Research article
 Open Access
 Published:
Relaxing the assumption of constant transition rates in a multistate model in hospital epidemiology
BMC Medical Research Methodology volume 21, Article number: 16 (2021)
Abstract
Background
Multistate models are being increasingly used to capture complex disease pathways. The convenient formula of the exponential multistate model can facilitate a quick and accessible understanding of the data. However, assuming time constant transition rates is not always plausible. On the other hand, obtaining predictions from a fitted model with timedependent transitions can be challenging. One proposed solution is to utilise a general simulation algorithm to calculate predictions from a fitted multistate model.
Methods
Predictions obtained from an exponential multistate model were compared to those obtained from two different parametric models and to nonparametric AalenJohansen estimates. The first comparative approach fitted a multistate model with transitionspecific distributions, chosen separately based on the Akaike Information Criterion. The second approach was a RoystonParmar multistate model with 4 degrees of freedom, which was chosen as a reference model flexible enough to capture complex hazard shapes. All quantities were obtained analytically for the exponential and AalenJohansen approaches. The transition rates for the two comparative approaches were also obtained analytically, while all other quantities were obtained from the fitted models via a general simulation algorithm. Metrics investigated were: transition probabilities, attributable mortality (AM), population attributable fraction (PAF) and expected length of stay. This work was performed on previously analysed hospital acquired infection (HAI) data. By definition, a HAI takes three days to develop and therefore selected metrics were also predicted from time 3 (delayed entry).
Results
Despite clear deviations from the constant transition rates assumption, the empirical estimates of the transition probabilities were approximated reasonably well by the exponential model. However, functions of the transition probabilities, e.g. AM and PAF, were not well approximated and the comparative models offered considerable improvements for these metrics. They also provided consistent predictions with the empirical estimates in the case of delayed entry time, unlike the exponential model.
Conclusion
We conclude that methods and software are readily available for obtaining predictions from multistate models that do not assume constant transition rates. The multistate package in Stata facilitates a range of predictions with confidence intervals, which can provide a more comprehensive understanding of the data. Userfriendly code is provided.
Background
Multistate models are being increasingly used to investigate complex disease pathways, for example, when interest lies in subsequent and/or intermediate events as well as a primary event. This unified approach facilitates a better understanding of the whole disease profile and provides clinically relevant predictions, for example, transition probabilities and expected duration in each state. One example is in breast cancer, where the time to intermediate events, such as local recurrence and distant metastases, is of interest as well as overall survival [1]. Another example is repeated hospitalisations in patients with heart failure, where interest lies in the time spent in hospital (during each episode and in total) [2]. Further applications include other cancers (colorectal [3, 4], ovarian [5] and acute myeloid leukemia [6]), progression to diabetes [7], healthcare associated urinary tract infections [8] and pleural effusion following allogeneic hematopoietic stem cell transplantation [9].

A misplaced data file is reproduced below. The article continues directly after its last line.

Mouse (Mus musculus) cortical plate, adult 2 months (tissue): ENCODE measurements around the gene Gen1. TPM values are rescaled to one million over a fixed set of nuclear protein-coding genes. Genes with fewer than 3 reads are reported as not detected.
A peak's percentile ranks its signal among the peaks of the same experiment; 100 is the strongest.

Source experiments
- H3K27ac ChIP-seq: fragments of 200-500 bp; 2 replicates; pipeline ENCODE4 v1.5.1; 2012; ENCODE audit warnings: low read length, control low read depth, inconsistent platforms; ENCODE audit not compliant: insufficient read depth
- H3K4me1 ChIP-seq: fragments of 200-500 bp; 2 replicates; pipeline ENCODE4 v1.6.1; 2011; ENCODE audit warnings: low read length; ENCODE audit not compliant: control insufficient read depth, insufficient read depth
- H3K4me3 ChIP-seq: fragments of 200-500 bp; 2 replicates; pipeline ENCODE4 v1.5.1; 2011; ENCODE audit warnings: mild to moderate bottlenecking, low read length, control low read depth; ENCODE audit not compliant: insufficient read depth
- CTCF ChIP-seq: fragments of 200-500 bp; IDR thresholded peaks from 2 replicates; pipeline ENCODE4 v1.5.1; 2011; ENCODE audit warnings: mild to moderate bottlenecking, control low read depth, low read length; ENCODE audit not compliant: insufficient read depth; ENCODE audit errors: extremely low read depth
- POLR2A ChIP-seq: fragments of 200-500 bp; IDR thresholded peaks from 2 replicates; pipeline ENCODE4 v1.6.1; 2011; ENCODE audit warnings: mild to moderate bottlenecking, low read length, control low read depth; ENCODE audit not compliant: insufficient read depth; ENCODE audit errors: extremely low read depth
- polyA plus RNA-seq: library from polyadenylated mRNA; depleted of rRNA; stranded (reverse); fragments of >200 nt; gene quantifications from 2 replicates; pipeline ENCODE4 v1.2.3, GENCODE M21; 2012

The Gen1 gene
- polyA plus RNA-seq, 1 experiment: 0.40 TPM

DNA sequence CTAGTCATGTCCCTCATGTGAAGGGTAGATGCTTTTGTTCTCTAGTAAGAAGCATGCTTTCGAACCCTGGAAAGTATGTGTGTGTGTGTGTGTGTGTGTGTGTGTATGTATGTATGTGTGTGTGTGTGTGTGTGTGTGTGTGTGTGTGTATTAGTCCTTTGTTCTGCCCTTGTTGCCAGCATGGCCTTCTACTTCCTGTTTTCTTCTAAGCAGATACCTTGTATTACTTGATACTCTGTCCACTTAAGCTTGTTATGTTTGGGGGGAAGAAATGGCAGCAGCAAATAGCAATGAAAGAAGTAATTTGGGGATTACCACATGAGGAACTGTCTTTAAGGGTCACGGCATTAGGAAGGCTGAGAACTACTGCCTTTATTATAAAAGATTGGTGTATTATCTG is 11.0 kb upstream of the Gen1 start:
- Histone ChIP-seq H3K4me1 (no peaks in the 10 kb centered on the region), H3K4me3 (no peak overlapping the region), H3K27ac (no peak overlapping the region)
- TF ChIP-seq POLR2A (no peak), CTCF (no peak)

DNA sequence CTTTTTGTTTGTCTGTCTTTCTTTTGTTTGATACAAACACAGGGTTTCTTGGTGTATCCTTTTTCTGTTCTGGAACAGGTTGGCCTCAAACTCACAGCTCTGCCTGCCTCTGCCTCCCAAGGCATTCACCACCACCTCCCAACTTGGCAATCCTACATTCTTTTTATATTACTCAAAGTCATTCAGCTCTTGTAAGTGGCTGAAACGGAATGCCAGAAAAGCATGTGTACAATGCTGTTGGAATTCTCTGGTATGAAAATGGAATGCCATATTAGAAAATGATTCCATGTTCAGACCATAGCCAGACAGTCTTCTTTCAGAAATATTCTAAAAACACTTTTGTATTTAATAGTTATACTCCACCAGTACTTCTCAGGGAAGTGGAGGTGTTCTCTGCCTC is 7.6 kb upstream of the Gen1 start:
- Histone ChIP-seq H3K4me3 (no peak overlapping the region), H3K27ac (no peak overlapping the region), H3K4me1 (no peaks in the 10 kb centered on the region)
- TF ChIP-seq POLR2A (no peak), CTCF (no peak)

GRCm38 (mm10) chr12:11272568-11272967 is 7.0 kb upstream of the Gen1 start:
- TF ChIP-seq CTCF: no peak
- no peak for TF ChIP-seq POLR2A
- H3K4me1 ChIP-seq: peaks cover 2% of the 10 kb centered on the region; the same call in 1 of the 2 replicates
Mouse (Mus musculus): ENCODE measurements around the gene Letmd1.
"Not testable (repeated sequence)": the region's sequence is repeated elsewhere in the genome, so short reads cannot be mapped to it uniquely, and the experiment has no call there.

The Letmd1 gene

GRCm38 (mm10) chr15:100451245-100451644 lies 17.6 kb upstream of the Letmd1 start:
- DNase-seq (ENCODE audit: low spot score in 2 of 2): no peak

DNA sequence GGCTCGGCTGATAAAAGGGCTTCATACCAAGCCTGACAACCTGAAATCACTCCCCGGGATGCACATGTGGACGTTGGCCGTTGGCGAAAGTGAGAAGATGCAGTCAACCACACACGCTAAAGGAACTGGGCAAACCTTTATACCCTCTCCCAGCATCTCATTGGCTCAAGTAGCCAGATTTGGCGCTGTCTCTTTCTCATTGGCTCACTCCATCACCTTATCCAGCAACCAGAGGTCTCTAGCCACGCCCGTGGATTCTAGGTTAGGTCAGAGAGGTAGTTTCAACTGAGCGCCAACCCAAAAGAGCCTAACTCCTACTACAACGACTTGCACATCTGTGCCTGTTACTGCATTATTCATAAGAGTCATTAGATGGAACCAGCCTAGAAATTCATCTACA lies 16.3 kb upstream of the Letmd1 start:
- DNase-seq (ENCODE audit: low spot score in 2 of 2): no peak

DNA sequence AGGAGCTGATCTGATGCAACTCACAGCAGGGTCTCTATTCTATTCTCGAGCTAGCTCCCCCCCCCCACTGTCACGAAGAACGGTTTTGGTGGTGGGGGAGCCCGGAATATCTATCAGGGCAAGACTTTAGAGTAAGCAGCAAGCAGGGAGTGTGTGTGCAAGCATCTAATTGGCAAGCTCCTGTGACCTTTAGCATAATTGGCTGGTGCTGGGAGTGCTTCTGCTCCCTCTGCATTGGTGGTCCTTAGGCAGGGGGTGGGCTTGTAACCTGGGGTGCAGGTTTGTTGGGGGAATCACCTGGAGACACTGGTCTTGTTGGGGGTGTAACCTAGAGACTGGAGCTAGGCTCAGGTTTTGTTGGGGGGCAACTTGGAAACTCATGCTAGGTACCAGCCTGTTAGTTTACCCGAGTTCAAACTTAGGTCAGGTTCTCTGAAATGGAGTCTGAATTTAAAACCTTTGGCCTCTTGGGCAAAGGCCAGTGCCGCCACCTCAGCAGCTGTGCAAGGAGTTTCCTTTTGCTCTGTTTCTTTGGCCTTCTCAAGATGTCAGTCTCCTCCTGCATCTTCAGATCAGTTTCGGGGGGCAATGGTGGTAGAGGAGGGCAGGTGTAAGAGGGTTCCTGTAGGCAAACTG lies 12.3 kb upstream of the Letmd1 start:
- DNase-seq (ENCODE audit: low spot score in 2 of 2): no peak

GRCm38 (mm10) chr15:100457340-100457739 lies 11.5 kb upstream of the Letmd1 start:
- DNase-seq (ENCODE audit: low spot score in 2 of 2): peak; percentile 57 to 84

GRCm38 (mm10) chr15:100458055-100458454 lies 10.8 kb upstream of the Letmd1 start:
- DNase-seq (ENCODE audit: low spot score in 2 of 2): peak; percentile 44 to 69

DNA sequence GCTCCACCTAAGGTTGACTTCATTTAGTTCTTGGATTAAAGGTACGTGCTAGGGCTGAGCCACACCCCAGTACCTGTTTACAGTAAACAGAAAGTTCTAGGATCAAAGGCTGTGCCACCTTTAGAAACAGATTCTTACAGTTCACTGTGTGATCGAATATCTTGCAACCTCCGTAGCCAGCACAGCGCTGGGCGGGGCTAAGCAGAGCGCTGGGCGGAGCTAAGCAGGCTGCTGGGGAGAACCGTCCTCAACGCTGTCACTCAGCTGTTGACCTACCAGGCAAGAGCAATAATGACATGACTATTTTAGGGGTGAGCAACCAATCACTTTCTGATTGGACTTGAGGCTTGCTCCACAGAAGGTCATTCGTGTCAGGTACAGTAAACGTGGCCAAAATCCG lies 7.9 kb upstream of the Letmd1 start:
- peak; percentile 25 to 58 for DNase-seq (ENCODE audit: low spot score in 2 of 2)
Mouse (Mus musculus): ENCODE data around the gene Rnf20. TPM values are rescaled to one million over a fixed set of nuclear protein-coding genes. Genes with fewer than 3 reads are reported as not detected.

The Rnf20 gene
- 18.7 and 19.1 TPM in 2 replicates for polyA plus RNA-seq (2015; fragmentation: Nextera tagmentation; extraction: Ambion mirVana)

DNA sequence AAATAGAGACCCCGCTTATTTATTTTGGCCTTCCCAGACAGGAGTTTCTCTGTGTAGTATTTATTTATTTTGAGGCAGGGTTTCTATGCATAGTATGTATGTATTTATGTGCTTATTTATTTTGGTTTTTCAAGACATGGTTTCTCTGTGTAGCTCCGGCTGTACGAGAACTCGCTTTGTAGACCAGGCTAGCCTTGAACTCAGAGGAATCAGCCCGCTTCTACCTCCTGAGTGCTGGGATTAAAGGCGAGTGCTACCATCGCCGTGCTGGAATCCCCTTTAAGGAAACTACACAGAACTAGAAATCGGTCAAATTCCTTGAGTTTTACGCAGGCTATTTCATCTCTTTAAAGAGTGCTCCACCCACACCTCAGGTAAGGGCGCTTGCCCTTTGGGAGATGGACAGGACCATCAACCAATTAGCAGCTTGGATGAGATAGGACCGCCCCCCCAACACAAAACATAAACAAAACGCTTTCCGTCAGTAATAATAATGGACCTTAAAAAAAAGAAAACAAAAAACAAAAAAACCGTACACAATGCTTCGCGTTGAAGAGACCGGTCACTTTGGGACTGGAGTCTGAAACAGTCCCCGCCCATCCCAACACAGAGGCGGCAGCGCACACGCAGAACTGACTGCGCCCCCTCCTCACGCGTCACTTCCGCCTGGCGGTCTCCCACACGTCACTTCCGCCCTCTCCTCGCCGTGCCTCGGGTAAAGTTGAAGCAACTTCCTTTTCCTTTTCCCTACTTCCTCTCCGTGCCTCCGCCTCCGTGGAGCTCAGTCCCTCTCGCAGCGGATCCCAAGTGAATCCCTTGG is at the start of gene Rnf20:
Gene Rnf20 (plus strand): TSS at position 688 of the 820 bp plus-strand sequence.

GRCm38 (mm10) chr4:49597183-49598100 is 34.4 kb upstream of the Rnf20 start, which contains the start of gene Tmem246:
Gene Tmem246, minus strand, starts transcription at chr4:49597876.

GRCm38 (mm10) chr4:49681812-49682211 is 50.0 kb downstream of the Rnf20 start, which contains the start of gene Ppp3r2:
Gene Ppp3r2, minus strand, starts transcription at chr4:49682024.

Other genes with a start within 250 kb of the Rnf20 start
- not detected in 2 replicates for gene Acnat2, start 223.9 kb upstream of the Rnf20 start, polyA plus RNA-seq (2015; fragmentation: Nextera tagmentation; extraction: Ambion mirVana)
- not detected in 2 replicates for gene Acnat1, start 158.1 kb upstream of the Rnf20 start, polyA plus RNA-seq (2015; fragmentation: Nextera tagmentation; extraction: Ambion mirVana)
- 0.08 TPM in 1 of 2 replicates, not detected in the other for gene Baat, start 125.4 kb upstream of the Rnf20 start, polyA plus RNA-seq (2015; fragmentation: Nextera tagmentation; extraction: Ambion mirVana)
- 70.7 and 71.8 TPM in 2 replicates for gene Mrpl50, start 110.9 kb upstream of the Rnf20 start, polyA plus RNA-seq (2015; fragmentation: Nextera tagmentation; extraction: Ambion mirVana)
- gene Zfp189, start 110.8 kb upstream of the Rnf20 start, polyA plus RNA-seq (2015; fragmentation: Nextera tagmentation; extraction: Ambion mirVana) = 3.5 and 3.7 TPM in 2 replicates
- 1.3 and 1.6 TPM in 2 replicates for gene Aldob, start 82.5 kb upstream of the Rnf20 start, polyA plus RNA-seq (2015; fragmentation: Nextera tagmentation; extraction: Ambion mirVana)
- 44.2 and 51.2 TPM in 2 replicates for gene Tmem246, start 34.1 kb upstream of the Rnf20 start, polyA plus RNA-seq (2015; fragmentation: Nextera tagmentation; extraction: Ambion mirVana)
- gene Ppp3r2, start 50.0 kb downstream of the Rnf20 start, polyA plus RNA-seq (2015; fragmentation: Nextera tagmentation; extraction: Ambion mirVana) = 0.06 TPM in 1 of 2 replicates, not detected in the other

Semi and nonparametric methods have been frequently used to analyse multistate models, however, interest is growing in parametric approaches. Although a variety of complex parametric models can relatively easily be fitted to each transition; the difficulty lies in obtaining the corresponding predictions from the full multistate model. Assuming an exponential Markov model allows for direct calculation of the transition probabilities, as the Kolmogorov forward equations can be solved analytically, however, assuming constant transition rates can be restrictive. Piecewise exponential models relax this assumption [10], however, discontinuous transition rates may not be biologically plausible. Another suggestion has been to model the transition rates of a Markov model with quadratic Bsplines and obtain predictions by numerically solving the Kolmogorov forward equations [11]. This paper focuses on a general simulation algorithm to obtain predictions from a range of fitted parametric models [12], including RoystonParmar models [13]. In terms of implementation, available software includes: mstate in R [14] for semi and nonparametric methods; msm in R [10] for exponential and piecewise exponential models; flexsurv in R [15] for fitting models and obtaining predictions by numerically solving the Kolmogorov forward equations; and flexsurv in R [15] or multistate in Stata [12] for the general simulation algorithm, the latter following model fitting by merlin [16, 17].
Von Cube et al. [18] recommended the exponential model as an accessible approach to obtain a quick, general understanding of the data. The authors demonstrated this method on hospital acquired infection (HAI) data: an extended illnessdeath model where a patient can have a HAI (intermediate event) and then/or be discharged or die (competing risks, the death/discharge with HAI are distinct from those without, resulting in 6 states). Von Cube et al. [18] acknowledged the potential implausibility of time constant transition rates (saying that this assumption is rarely met in practice) and recommended more sophisticated methods if the assumption was violated.